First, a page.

Social Studies Educators to Hold Conference at Yale
New Haven and Yale University will be hosting educators from all over the northeast when the 31st annual Northeast Regional Conference for the Social Studies convenes here March 8 through 10.
An estimated 2500 teachers and school administrators are expected to attend the four-day event, which Yale is hosting for the first time. The conference, NERC 2000, will feature workshops, lectures and small group “conversations” aimed to enhance the method of teaching and content of social studies curricula.
Though the program is mainly geared toward educators who teach elementary through high school, many sessions, keynote lectures, and clinics include content for those teaching at the community college and undergraduate levels, according to Caryn Stedman, director of the Program in International Educational Resources (PIER) at Yale’s Center for International and Area Studies and a co-chair of the conference.
“We have talks by the leading historians, economists, geographers, and thinkers along with workshops and clinics that showcase the best pedagogical practices,” Stedman said. “Every school district that is serious about developing its teachers, about raising the standards for content and practice in the social studies, and that wants to be part of a ground-breaking university-school collaboration should be insisting that its teachers attend at least one day of this conference.”
The event will draw heavily on Yale’s resources, from workshops led by Yale faculty members to tours of the Yale University Art Gallery and Beinecke Rare Book and Manuscript Library. Other sites of interest in the area that will be incorporated into the program include the New Haven Colony Historical Museum and Long Wharf Theater. Field trips to the replica of the slave ship Amistad at Mystic Seaport and the Mashantucket Pequot Museum near Ledyard are also planned.
Jedediah Purdy, Yale Law School student and author of the controversial “For Common Things: Irony, Trust, and Commitment in America Today,” heads the list of speakers, which also includes Michael Rogers, editor and general manager of Newsweek.com; Howard Jones, author of “Mutiny on the Amistad;” and Evelyn Hu-Dehart, author of “Across the Pacific: Asian Americans and Globalization.” Byron W. Woodson Sr. presents a special Friday evening talk about DNA testing and his family’s efforts to bring the story of their ancestors, Sally Hemings and President Thomas Jefferson, to the forefront.
Paul Kennedy, J. Richardson Dilworth Professor of History (“The Rise and Fall of the Great Powers” and “Preparing for the 21st Century”) will open “Critical World Areas and Issues in the 21st Century,” one of three day-long workshops slated for the opening day, Wednesday, March 8. Also among the speakers at the Wednesday session are Yale historians Jonathan Spence (“The Search for Modern China” and “The Chan’s Great Empire”) and David B. Davis, founding director of the Gilder Lehrman Center for the Study of Slavery, Resistance, and Abolition. Auke Haagsma, a director on the Commission of European Communities and a visiting teacher at Yale, will also speak.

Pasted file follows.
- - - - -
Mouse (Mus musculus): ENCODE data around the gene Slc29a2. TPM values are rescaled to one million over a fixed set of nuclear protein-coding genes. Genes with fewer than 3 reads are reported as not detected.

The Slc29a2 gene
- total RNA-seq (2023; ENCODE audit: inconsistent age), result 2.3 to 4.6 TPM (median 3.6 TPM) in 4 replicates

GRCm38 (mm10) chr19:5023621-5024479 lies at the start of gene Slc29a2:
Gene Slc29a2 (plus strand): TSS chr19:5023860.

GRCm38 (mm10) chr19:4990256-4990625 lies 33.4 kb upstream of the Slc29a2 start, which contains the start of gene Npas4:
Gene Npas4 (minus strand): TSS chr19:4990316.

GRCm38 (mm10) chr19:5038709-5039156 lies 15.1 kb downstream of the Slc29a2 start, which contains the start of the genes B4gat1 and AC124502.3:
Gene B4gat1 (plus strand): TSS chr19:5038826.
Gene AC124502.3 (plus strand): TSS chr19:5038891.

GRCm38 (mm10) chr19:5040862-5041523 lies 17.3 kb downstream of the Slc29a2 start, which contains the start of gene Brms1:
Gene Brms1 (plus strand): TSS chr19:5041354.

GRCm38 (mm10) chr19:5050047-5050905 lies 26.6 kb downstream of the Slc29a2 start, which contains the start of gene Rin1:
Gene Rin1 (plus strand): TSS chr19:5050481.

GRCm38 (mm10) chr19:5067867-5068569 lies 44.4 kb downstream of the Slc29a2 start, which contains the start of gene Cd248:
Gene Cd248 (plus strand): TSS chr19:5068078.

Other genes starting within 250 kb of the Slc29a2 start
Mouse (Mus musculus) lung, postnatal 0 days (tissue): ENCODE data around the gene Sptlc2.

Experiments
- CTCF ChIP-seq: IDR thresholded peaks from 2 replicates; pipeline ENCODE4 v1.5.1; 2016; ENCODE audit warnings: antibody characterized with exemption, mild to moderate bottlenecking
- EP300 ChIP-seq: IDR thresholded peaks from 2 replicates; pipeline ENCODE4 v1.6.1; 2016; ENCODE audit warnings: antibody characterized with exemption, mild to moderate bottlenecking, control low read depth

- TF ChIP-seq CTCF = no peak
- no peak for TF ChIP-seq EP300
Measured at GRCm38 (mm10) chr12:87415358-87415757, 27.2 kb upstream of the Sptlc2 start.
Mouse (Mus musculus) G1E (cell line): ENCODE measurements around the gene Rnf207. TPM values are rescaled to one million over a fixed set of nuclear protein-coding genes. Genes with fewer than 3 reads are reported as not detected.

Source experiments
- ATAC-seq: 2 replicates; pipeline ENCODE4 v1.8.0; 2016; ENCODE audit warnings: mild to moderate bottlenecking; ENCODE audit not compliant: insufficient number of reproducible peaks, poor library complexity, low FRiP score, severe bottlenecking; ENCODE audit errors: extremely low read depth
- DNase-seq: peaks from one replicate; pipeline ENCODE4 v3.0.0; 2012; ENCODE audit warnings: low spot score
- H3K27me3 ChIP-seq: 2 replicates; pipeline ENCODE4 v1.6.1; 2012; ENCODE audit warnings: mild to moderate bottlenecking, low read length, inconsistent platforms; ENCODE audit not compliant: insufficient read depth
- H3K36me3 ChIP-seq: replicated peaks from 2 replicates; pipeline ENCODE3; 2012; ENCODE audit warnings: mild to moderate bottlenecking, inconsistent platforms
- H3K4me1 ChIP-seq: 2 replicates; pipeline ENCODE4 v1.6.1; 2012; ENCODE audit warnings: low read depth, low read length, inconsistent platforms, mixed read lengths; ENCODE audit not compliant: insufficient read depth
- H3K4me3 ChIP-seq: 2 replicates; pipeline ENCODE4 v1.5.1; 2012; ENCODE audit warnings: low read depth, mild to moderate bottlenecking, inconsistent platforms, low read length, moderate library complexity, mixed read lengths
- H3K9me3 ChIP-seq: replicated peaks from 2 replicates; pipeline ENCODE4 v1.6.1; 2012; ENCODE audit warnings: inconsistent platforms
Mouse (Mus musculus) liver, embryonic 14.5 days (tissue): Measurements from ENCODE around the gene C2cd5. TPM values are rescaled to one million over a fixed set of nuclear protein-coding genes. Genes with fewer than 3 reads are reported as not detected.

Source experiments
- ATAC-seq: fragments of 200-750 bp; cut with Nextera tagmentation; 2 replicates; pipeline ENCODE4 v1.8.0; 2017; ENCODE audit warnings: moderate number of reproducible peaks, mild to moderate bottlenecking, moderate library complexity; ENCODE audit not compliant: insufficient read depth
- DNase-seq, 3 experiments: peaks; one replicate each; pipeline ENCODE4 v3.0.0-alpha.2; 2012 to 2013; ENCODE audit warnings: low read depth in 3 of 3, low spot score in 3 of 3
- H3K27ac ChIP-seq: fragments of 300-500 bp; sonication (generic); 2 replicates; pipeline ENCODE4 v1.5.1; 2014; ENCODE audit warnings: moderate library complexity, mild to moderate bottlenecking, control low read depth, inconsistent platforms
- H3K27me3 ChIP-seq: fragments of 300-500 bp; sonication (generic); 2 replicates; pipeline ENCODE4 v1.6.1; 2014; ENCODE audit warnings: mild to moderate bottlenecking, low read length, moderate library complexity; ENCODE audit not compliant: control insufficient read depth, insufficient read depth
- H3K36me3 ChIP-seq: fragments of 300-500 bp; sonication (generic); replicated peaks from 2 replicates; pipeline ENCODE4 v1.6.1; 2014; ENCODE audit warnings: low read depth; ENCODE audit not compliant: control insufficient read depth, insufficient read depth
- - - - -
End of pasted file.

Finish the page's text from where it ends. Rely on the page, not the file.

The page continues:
Throughout the program, choral and instrumental groups from New Haven Public Schools will perform, beginning with the Helene Grant School Chorus on Wednesday afternoon. The opening reception for the conference features the Jackie Robinson Middle School Band and the Elm City Chorus. The Betsy Ross Magnet Chorus, the Hill Regional Career High School Gospel Chorus and the Cooperative High School Chorus are also on the program.
Thursday March 9 and Friday March 10, the body of the conference, feature more than 100 clinics, workshops, speakers and “Focus on Content” sessions. The clinics and workshops cover all disciplines included in the social studies-history, international studies, geography, economics, civics, social sciences-and are offered for those teaching at all levels, kindergarten through college. New England History Teachers Association (NEHTA) 2000 Kidger Award Winner, Dr. Thomas Paterson, will speak on “The Forty Years War: Cuba and the US” at a special luncheon on Thursday.
Connecticut State Historian Christopher Collier, his brother, James Lincoln Collier (“My Brother Sam is Dead”) and Joy Hakim (“The Story of Us”) head the list of well-known authors to speak at a related one-day conference on Saturday focusing on historical literature for younger students
Representatives of the major publishers, suppliers, and distributors of educational materials will also be attending the conference all day Thursday and Friday, as will representatives of educational programs from the major New England Museums and Service Programs for Educators.
The conference will be centered at The Omni New Haven Hotel at Yale, a block off the New Haven Green in downtown New Haven at the edge of the Yale University campus.
NERC 2000 is featured on the official conference web site (http://www.yale.edu/nerc2000), an interactive site at which one can find more information on the conference, the complete program, information on all speakers, and registration and hotel reservation forms.
For more information, please log onto the web site or contact conference chairs: Dan Gregg 860-566-5223 John Stedman 203-284-9205 or Caryn Stedman 203-432-3429